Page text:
Madhava of Sangamagramma


Quick Info

Born
1350
Sangamagramma (near Cochin), Kerala, India
Died
1425
India

Summary
Madhava was a mathematician from South India. He made some important advances in infinite series including finding the expansions for trigonometric functions.

Biography

Madhava of Sangamagramma was born near Cochin on the coast in the Kerala state in southwestern India. It is only due to research into Keralese mathematics over the last twenty-five years that the remarkable contributions of Madhava have come to light. In [10] Rajagopal and Rangachari put his achievement into context when they write:-
[Madhava] took the decisive step onwards from the finite procedures of ancient mathematics to treat their limit-passage to infinity, which is the kernel of modern classical analysis.
All the mathematical writings of Madhava have been lost, although some of his texts on astronomy have survived. However his brilliant work in mathematics has been largely discovered by the reports of other Keralese mathematicians such as Nilakantha who lived about 100 years later.

Madhava discovered the series equivalent to the Maclaurin expansions of sin xx, cos xx, and arctan xx around 1400, which is over two hundred years before they were rediscovered in Europe. Details appear in a number of works written by his followers such as Mahajyanayana prakara which means Method of computing the great sines. In fact this work had been claimed by some historians such as Sarma (see for example [2]) to be by Madhava himself but this seems highly unlikely and it is now accepted by most historians to be a 16th century work by a follower of Madhava. This is discussed in detail in [4].

Jyesthadeva wrote Yukti-Bhasa in Malayalam, the regional language of Kerala, around 1550. In [9] Gupta gives a translation of the text and this is also given in [2] and a number of other sources. Jyesthadeva describes Madhava's series as follows:-
The first term is the product of the given sine and radius of the desired arc divided by the cosine of the arc. The succeeding terms are obtained by a process of iteration when the first term is repeatedly multiplied by the square of the sine and divided by the square of the cosine. All the terms are then divided by the odd numbers 1, 3, 5, .... The arc is obtained by adding and subtracting respectively the terms of odd rank and those of even rank. It is laid down that the sine of the arc or that of its complement whichever is the smaller should be taken here as the given sine. Otherwise the terms obtained by this above iteration will not tend to the vanishing magnitude.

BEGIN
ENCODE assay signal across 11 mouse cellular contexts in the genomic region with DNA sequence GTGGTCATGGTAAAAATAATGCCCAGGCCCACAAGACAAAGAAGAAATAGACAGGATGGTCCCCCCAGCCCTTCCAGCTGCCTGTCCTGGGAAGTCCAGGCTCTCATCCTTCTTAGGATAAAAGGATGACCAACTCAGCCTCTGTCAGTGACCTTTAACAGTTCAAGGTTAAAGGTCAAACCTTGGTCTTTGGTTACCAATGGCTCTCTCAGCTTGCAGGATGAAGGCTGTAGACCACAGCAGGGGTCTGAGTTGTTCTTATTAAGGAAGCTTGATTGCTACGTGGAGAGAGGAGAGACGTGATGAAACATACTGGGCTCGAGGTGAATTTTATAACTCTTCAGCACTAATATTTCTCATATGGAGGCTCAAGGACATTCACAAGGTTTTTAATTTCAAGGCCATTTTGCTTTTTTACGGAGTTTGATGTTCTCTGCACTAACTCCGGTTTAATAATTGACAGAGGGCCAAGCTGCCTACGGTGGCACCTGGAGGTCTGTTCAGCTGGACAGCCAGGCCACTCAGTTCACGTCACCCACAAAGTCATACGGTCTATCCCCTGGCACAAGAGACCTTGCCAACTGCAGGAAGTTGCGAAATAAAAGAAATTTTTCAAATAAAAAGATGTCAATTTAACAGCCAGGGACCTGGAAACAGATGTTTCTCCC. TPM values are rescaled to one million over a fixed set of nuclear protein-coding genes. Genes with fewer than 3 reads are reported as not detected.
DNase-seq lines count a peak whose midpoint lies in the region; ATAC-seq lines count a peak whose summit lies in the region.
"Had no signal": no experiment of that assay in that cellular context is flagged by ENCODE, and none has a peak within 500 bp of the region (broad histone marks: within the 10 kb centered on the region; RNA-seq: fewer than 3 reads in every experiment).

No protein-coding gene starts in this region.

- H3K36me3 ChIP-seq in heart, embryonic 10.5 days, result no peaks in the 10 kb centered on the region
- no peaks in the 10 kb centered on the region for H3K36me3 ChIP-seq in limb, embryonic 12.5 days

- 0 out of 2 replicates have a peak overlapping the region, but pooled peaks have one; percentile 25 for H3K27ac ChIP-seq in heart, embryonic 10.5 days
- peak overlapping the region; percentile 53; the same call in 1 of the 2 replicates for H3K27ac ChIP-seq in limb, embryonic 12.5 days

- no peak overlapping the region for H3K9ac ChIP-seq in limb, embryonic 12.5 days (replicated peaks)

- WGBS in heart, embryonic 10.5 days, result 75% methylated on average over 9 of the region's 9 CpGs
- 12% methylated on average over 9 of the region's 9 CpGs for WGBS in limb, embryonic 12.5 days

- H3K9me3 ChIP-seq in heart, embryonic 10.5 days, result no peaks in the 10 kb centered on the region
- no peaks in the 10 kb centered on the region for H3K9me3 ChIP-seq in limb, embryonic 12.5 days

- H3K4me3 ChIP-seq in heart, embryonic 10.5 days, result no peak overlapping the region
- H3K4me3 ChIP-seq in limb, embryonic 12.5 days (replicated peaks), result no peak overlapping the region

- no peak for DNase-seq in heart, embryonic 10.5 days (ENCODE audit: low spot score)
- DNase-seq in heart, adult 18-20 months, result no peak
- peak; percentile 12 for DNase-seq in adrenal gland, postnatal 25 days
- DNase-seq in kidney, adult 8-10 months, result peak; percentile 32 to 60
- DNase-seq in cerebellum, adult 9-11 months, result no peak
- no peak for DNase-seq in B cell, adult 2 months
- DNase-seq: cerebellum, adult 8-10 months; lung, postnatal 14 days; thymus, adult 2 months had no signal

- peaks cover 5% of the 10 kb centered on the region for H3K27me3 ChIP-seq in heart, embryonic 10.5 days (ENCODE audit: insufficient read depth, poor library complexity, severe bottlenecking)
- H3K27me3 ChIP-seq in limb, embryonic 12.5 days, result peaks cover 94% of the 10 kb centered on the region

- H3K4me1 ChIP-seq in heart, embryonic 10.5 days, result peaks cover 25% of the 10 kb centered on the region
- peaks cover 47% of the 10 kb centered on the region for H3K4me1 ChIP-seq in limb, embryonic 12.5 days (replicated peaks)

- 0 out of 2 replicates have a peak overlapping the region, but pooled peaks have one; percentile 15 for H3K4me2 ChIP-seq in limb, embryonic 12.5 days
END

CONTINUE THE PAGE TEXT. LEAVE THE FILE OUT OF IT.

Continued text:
This is a remarkable passage describing Madhava's series, but remember that even this passage by Jyesthadeva was written more than 100 years before James Gregory rediscovered this series expansion. Perhaps we should write down in modern symbols exactly what the series is that Madhava has found. The first thing to note is that the Indian meaning for sine of θ would be written in our notation as rsinθr \sin \theta and the Indian cosine of would be rcosθr \cos \theta in our notation, where rr is the radius. Thus the series is
rθ=r(rsinθ)/1(rcosθ)r(rsinθ)3/3r(rcosθ)3+r(rsinθ)5/5r(rcosθ)5r(rsinθ)7/7r(rcosθ)7+...r \theta = r(r \sin \theta)/1(r \cos \theta) - r(r \sin \theta)^{3}/3r(r \cos \theta)^{3} + r(r \sin \theta)^{5}/5r(r \cos \theta)^{5}- r(r \sin \theta)^{7}/7r(r \cos \theta)^{7} + ...
putting tan = sin/cos and cancelling rr gives
θ=tanθ(tan3θ)/3+(tan5θ)/5...\theta = \tan \theta - (\tan^{3}\theta)/3 + (\tan^{5}\theta)/5 - ...
which is equivalent to Gregory's series
tan1θ=θθ3/3+θ5/5...\tan^{-1}\theta = \theta - \theta^{3}/3 + \theta^{5}/5 - ...
Now Madhava put q=π4q = \large\frac \pi 4 into his series to obtain
π4=113+15...\large\frac \pi 4 = 1 - \large\frac{1}{3}\normalsize + \large\frac{1}{5}\normalsize - ...
and he also put θ=π6\theta = \large\frac \pi 6 into his series to obtain
π=12(11(3×3)+1(5×32)1(7×33)+...\pi = √12(1 - \large\frac{1}{(3\times 3)}\normalsize + \large\frac{1}{(5\times 3^{2}\normalsize}) - \large\frac{1}{(7\times 3^{3}\normalsize}) + ...